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VOL. 133 | NO. 180 | Tuesday, September 11, 2018

Gun Sense Ratings for Republicans Raise Questions for Challengers

By Sam Stockard, Special to The Daily News

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Two Republican Shelby County legislators seeking re-election received “gun sense candidate” ratings this year from the weapons safety group Moms Demand Action while also netting good marks from the National Rifle Association, a distinction their Democratic opponents are questioning.

State Sen. Brian Kelsey

State Sen. Brian Kelsey, a Germantown Republican, and Rep. Mark White, a Memphis Republican, landed the designation after taking a survey this spring in which they pledged to vote in favor of gun safety legislation if elected, according to the website gunsensevoter.org. The organization wasn’t clear on what legislation they pledged to support.

“They make a lot of sense to me,” White said of Moms Demand Action, whom he met with last spring during contentious debate about legislation to arm teachers after a Florida school shooting. White opposed allowing teachers to be armed in Tennessee schools.

Kelsey’s campaign issued this statement when asked whether his NRA rating clashes with the “gun sense candidate” designation. “Sen. Kelsey is the only Tennessee Republican both to be a Moms Demand Action Gun Sense Candidate and to receive A ratings from the NRA because he has taken a reasonable approach to gun legislation. He believes that citizens who go through the process of training and receiving a license should be able to carry firearms.”

Their Democratic opponents, though, are trying to figure out how they received the designation, considering Kelsey, chairman of the Senate Judiciary Committee, holds a 93 percent rating with the NRA and White got an endorsement from the NRA, which doesn’t always see eye-to-eye with Moms Demand Action, an offshoot of Everytown for Gun Safety in America.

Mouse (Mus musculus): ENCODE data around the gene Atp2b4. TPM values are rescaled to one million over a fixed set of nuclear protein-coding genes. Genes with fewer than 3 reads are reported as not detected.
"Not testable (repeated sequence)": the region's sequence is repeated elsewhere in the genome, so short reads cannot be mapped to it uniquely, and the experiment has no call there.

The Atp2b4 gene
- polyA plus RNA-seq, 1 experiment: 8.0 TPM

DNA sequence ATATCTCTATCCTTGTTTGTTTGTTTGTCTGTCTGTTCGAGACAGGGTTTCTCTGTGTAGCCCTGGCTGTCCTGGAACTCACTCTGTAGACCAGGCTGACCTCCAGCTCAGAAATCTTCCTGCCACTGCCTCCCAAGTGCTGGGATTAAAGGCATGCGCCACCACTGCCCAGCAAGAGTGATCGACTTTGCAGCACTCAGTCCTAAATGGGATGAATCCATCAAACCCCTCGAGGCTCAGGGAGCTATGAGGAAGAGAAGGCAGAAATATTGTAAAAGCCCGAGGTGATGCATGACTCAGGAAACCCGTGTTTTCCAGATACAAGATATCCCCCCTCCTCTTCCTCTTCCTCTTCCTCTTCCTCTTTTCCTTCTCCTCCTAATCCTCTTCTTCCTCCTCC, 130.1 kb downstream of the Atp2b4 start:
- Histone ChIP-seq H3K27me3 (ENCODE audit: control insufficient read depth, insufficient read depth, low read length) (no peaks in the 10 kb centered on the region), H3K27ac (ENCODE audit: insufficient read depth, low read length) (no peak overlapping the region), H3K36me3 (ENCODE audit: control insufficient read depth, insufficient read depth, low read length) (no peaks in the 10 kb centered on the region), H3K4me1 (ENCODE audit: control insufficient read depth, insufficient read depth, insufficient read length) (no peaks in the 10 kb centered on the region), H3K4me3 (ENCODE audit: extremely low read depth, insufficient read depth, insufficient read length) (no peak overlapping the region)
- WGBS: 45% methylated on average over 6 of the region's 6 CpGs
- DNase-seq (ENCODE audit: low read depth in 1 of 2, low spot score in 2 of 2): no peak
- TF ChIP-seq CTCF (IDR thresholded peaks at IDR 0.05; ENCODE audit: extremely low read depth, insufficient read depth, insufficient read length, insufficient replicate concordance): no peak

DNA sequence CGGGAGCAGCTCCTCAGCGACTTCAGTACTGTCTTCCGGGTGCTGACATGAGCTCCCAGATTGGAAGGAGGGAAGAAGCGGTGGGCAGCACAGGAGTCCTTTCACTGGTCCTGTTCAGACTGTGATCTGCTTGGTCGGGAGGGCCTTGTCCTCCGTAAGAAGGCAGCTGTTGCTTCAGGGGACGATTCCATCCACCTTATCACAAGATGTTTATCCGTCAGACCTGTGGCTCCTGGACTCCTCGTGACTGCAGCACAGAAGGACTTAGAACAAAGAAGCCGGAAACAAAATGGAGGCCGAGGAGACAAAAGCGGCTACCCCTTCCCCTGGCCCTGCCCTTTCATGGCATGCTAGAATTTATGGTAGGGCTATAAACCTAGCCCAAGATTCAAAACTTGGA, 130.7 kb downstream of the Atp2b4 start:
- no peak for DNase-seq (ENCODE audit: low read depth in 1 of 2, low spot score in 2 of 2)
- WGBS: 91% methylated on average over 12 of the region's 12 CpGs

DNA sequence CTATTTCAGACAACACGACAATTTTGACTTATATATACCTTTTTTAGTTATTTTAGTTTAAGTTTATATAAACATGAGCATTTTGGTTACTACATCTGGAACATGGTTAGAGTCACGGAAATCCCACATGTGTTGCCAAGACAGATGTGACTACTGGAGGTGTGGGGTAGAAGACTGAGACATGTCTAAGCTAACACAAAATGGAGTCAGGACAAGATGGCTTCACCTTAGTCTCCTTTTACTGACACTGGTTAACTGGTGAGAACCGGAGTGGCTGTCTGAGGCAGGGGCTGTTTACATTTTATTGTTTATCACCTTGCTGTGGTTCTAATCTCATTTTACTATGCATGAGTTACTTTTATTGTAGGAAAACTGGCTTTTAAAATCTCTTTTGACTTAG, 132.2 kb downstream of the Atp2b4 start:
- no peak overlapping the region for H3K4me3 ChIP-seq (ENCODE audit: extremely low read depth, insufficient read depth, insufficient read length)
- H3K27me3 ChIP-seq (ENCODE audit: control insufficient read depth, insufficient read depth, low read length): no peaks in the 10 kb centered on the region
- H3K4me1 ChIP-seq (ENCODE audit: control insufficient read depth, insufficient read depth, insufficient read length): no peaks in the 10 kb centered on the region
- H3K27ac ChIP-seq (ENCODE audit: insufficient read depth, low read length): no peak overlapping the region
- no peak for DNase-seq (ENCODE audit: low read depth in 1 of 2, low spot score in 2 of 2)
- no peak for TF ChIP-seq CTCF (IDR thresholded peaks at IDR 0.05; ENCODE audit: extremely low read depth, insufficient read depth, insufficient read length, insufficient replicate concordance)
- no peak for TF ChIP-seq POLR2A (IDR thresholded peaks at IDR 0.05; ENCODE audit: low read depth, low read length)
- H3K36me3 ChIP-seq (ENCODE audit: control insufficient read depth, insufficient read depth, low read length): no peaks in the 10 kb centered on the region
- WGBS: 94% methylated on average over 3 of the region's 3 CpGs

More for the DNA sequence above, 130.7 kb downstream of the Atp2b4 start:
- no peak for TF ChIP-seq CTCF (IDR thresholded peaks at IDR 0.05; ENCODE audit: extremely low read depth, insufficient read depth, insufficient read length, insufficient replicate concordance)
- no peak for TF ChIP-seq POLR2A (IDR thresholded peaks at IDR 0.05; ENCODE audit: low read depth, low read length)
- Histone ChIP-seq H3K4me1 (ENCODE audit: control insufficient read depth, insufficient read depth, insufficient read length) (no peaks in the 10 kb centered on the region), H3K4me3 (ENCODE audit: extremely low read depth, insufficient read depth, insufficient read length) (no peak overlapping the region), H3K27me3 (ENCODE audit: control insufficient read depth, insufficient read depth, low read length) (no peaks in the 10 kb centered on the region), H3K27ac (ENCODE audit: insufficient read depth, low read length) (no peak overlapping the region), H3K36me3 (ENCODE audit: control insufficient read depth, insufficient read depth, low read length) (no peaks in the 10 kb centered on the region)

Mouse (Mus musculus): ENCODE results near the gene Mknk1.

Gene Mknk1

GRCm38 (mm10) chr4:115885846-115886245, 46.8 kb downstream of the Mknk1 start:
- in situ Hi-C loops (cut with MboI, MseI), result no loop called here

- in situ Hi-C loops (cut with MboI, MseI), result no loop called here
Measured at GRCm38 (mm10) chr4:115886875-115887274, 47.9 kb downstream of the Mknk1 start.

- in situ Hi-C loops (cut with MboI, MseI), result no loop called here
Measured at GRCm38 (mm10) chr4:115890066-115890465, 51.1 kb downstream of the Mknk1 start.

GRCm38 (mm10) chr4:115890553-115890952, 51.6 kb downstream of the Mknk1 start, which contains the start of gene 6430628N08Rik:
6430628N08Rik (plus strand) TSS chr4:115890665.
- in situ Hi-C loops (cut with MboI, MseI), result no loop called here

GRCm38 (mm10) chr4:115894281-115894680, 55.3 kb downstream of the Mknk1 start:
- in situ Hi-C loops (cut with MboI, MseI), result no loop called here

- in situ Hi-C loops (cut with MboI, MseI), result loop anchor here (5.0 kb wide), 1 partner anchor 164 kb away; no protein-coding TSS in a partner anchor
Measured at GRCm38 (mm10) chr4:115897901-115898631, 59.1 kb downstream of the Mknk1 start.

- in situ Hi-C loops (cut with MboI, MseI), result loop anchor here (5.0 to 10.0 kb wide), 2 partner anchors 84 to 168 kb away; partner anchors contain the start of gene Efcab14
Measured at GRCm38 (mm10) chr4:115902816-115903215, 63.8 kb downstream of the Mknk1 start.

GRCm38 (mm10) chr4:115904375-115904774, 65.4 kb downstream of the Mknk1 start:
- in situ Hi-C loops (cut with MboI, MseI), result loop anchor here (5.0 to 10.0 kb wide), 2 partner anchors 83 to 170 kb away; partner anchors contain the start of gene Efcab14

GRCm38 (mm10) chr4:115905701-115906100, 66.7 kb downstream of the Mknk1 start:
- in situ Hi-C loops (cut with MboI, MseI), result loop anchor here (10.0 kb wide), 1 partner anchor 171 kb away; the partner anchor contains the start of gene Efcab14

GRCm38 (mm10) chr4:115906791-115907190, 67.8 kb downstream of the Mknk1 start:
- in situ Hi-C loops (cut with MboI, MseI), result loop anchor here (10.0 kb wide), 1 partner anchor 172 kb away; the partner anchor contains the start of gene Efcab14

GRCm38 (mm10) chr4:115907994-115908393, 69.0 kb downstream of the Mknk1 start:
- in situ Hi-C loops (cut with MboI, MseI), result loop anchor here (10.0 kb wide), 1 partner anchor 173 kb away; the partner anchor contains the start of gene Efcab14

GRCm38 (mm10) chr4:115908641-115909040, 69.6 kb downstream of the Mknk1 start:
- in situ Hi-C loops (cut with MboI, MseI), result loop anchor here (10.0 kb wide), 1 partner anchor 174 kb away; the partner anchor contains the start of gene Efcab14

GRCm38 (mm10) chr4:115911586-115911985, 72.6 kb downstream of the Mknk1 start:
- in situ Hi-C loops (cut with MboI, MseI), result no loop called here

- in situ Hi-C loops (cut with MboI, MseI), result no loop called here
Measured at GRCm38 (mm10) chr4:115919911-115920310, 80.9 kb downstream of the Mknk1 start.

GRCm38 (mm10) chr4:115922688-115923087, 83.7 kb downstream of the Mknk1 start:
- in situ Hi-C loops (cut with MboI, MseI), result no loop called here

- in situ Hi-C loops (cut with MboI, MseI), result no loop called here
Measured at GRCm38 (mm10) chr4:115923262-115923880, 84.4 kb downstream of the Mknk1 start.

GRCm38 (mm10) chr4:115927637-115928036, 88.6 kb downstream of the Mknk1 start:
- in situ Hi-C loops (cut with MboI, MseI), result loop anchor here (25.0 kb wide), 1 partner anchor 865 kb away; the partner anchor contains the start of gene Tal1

Gabby Salinas, a Memphis Democrat running against Kelsey for the District 31 Senate seat Nov. 6, said she isn’t sure how Moms Demand Action came up with the ratings. She received the “gun sense” rating along with her Democratic primary opponent and Kelsey.

“It would make sense if it was just the questionnaire, that would kind of go along with all three of us getting the designation,” Salinas said. “If it’s (voting) record plus the questionnaire it doesn’t make sense.”

Danielle Schonbaum, the Democratic candidate running against White for state House District 83 in Germantown and East Memphis, said she doesn’t believe those distinctions mesh and accused her opponent of “playing both sides” of the issue. She points out Moms Demand Action gave the questionnaire for the first time this year and could still be tweaking the process.

“We will be addressing that. We do see it as a conflict,” said Schonbaum, who also received the “gun sense” rating.